For believers and ghost enthusiasts, Most Civil War battlefields are haunted by the restless souls of fallen soldiers. And of all the battles of the war, Cold Harbor located in Mechanicsburg (about a fifty minute drive northwest of Williamsburg), Virginia, was “one of American history’s bloodiest, most lopsided battles“. In less than thirty minutes, Grant, the most acclaimed Union general during the American Civil War and twice elected President, lost over 7000 troops at the hands of Lee’s Army of Virginia, a loss that would haunt him for the rest…

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The (real?) story of the Surrency ghosts – Georgia

One of the most famous ghost story in the history of the South dates back to the early 1870’s in the town of Surrency, a small hamlet located about sixty miles southwest of Savannah, Georgia…. “That place was possessed by something evil.” That was the opinion of such a Herschel Tillman when he recalled his many visits to the home of Allen Powel Surrency when he was a boy in the early 1870s. And, interestingly, he was just one of the thousands of witnesses to the strange and sometimes violent…

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Buford, Wyoming: Population 1 (and now zero)

Despite its tiny size, the little town of Bufort, Wyoming, has become somewhat of a roadside attraction. It has two claims to fame: the iconic road sign reading “Population 1” and a marker commemorating its 8,000-feet (about 2438 meters) elevation as the highest point on Interstate 80. Buford was established in the late 1860s, as the railroad moved west from Cheyenne to Laramie. It was named for John Buford, an Union Officer in the Civil War who commanded a cavalry brigade during the second battle of Bull Run. Although he…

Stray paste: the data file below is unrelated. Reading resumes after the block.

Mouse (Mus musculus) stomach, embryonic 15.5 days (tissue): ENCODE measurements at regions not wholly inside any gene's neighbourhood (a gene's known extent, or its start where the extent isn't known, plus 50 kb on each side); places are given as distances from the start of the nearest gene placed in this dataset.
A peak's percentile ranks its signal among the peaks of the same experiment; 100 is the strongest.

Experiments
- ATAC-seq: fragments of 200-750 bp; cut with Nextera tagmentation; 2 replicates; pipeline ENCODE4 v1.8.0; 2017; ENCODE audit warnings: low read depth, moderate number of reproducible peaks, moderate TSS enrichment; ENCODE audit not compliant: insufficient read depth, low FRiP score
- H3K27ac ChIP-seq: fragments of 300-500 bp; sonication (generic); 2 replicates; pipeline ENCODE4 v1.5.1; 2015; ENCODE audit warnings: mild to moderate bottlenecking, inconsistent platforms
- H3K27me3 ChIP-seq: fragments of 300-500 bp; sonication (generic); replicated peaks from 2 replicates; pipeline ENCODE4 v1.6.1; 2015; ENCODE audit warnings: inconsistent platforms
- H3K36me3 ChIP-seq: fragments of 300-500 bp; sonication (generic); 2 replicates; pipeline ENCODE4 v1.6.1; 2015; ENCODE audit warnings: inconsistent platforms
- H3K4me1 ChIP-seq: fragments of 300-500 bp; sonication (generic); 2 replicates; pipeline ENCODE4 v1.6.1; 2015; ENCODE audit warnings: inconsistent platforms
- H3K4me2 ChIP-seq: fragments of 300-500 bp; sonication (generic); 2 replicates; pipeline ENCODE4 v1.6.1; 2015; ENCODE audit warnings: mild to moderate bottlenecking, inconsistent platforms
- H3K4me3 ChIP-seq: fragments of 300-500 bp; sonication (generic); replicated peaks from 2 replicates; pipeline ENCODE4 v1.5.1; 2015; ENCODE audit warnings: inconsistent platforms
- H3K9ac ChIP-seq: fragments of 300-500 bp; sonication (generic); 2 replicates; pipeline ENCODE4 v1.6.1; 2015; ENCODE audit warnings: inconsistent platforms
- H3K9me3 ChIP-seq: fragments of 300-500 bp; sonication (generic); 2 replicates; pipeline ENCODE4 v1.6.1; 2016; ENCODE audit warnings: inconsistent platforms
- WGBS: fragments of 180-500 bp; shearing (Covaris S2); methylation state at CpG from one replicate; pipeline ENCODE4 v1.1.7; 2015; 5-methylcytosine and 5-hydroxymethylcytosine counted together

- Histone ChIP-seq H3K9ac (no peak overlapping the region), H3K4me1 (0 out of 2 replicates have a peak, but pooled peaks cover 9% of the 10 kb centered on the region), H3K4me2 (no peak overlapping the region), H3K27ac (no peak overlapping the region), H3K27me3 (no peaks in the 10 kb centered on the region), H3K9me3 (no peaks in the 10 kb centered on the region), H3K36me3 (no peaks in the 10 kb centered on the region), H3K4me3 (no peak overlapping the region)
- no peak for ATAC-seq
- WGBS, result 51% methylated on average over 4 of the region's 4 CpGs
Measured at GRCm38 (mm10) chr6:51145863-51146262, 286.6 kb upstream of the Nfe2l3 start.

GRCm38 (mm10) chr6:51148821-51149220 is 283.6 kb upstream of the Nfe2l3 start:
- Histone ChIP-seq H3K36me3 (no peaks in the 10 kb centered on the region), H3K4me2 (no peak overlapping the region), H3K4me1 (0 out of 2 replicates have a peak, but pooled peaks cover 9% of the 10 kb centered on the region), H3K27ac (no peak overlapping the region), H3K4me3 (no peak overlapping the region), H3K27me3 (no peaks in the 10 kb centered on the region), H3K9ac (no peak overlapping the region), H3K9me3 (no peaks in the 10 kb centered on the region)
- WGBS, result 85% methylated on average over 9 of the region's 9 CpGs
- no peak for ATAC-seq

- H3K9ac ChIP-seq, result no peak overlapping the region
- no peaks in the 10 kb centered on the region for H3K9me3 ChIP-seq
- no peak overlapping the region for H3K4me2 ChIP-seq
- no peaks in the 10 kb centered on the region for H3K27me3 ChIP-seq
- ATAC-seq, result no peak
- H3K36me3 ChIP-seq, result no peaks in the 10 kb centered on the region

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Why we owe food regulation to a 19th-Century chemist who poisoned his colleagues

Try to imagine twelve fine young men sat around a fine dinner table with a fine white tablecloth and fine silver settings, with their bow ties rested at their chins as they delicately brought forkfuls of more or less delicious foods to their mouths. Well, although each morsel laced with formaldehyde and benzoate, while borax tablets that polished off the meal. These heroes were the so-called “Poison Squad”: for five years, beginning in 1902, their nightly meals came from a government-run kitchen, where they ingested common (and previously untested) food…

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The colonial era ghosts that still haunt the streets of Yorktown, the landmark village of the American Revolution